Anyway, to the matter at hand. The short was originally titled “Donald Duck in Nutzi Land” but the song Der Fueher’s Face (written by Disney songsmith Oliver Wallace who would later write the music for Toot, Whistle, Plunk and Boom) was actually covered by Spike Jones and His City Slickers before the cartoon was released. It became such a hit that the title of the cartoon was changed to Der Fueher’s Face. The song itself is a parody of the The Horst Wessel Song, originally the anthem of the Nazi Party and later the co-anthem of Nazi Germany which I was very disappointed to find is a cheery oom-pah-pah number and not a dark and sinister Imperial March. It’s almost like they didn’t know they were the baddies. Just as the song is a piss-take of the real Nazi anthem, Der Fueher’s Face is a piss-take of Nazi Germany itself. It places Donald in “Nutzi Land”, a version of Hitler’s Reich taken to absurd and comical extremes (if you could actually get more extreme than the real thing).
One thing I’ve been impressed by while re-watching Disney’s war-era shorts is that they’re relatively uninterested in whipping up fear and loathing of the enemy. Instead, they focus on puncturing the propaganda of the Axis powers. To counter Germany’s image as an industrial behemoth capable of providing its citizens with every luxury, the short shows Donald living in a constant state of comedic deprivation and exhaustion. The goal is to make the Nazis look ridiculous and harmless, to strip away their menace while making the viewer appreciate their own freedoms. Of course, like any short that portrays the Nazis as buffoons, Der Fuehrer’s Face has been criticised as minimizing the horrors of that regime. To this all I can say is, I hope we can all agree that there are appropriate artforms for analysing and understanding the barbarism of the Holocaust and that Donald Duck cartoons are not one of them.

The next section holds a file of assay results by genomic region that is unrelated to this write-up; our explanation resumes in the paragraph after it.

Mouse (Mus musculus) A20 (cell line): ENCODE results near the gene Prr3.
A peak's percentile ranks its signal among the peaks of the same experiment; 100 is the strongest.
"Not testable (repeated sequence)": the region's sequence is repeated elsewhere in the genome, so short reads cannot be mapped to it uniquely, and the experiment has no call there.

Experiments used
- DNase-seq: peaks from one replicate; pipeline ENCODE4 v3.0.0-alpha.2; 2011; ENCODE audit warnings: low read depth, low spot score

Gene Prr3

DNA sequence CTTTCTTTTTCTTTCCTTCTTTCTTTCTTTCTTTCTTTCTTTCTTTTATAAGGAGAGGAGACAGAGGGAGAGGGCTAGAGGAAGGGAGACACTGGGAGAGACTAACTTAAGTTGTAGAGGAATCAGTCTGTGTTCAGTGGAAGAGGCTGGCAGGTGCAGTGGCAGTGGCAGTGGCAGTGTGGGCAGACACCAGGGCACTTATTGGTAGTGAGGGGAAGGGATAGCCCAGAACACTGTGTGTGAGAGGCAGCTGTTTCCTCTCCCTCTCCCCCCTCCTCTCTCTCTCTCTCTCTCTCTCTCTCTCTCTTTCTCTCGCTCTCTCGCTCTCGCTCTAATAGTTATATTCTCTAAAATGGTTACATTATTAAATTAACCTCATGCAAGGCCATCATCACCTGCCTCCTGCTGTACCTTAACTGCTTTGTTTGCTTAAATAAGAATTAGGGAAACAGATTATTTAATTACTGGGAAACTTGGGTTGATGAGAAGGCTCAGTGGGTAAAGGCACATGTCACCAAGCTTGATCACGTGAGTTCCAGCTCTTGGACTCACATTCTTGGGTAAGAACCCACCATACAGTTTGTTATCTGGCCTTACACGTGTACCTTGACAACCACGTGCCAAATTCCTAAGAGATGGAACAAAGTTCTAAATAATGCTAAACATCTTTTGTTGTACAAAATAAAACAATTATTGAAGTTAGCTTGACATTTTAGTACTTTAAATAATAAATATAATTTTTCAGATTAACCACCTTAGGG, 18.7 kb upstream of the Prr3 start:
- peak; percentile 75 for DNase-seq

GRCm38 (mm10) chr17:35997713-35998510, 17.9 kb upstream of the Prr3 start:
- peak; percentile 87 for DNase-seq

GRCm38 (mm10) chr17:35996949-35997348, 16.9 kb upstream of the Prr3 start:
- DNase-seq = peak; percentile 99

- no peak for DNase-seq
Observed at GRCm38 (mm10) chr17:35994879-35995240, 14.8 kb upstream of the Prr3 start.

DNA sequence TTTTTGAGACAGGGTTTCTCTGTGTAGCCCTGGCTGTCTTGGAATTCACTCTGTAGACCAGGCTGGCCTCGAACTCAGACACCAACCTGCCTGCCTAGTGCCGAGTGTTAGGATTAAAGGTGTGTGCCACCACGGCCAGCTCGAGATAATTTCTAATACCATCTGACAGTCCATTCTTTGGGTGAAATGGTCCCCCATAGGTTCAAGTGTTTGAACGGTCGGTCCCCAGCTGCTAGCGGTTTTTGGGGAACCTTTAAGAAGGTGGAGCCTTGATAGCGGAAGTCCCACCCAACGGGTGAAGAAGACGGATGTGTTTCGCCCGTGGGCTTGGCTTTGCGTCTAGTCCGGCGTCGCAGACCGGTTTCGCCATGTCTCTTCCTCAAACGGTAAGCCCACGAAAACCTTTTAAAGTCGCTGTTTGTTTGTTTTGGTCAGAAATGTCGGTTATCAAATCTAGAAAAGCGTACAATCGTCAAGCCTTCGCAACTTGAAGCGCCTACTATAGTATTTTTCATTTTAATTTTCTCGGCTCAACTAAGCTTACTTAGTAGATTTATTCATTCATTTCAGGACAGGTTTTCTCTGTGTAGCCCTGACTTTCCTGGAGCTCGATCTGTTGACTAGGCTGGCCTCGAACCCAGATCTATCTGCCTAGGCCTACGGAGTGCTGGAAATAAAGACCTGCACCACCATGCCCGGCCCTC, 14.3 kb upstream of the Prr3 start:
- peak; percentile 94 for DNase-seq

That said, this is forties Disney. And there is always some tar mixed with the sugar.
There is one second, one single frame, that never fails to chill me to the bone.
Look at this beloved cartoon character. Broken. Chained. Exhausted to the point of death. His eyes staring into nothingness as he feebly raises his wing in fascist salute.
Reaching for the sky, just to surrender.
And for one terrible second, we are no longer in Nutzi Land.
We are somewhere much, much worse.
How’s the animation?: Excellent, and with a really striking Disney acid sequence towards the end.
Art or Propaganda?: Both. Unlike a lot of the Donald Duck war era cartoons which were simply standard Donald Duck cartoons in an army setting, this short has a definite propaganda objective. But it’s also a really funny, well animated short.
How does this rate on the Jingo-Meter?: I give it four star-spangled sets of pyjamas out of five.
What’s going on with the War?: In January 1943 the Soviets have encircled the German Army at Stalingrad, inflicting massive losses. General Tojo orders the evacuation of Guadalcanal in the face of overwhelming American force, a Jewish uprising in the Czestochowa ghetto is brutally repressed and the Casablanca Declaration is issued, where Churchill and Roosevelt declare that they will accept nothing less that total surrender from the Axis Powers.
Dude, is this racist?: Dude, this is somewhat racist. There’s an uncomfortable yellow-face portrayal of a Japanese soldier. Oh, and one of the Germans is clearly supposed to be gay.
Should I buy bonds?: You should absolutely buy bonds.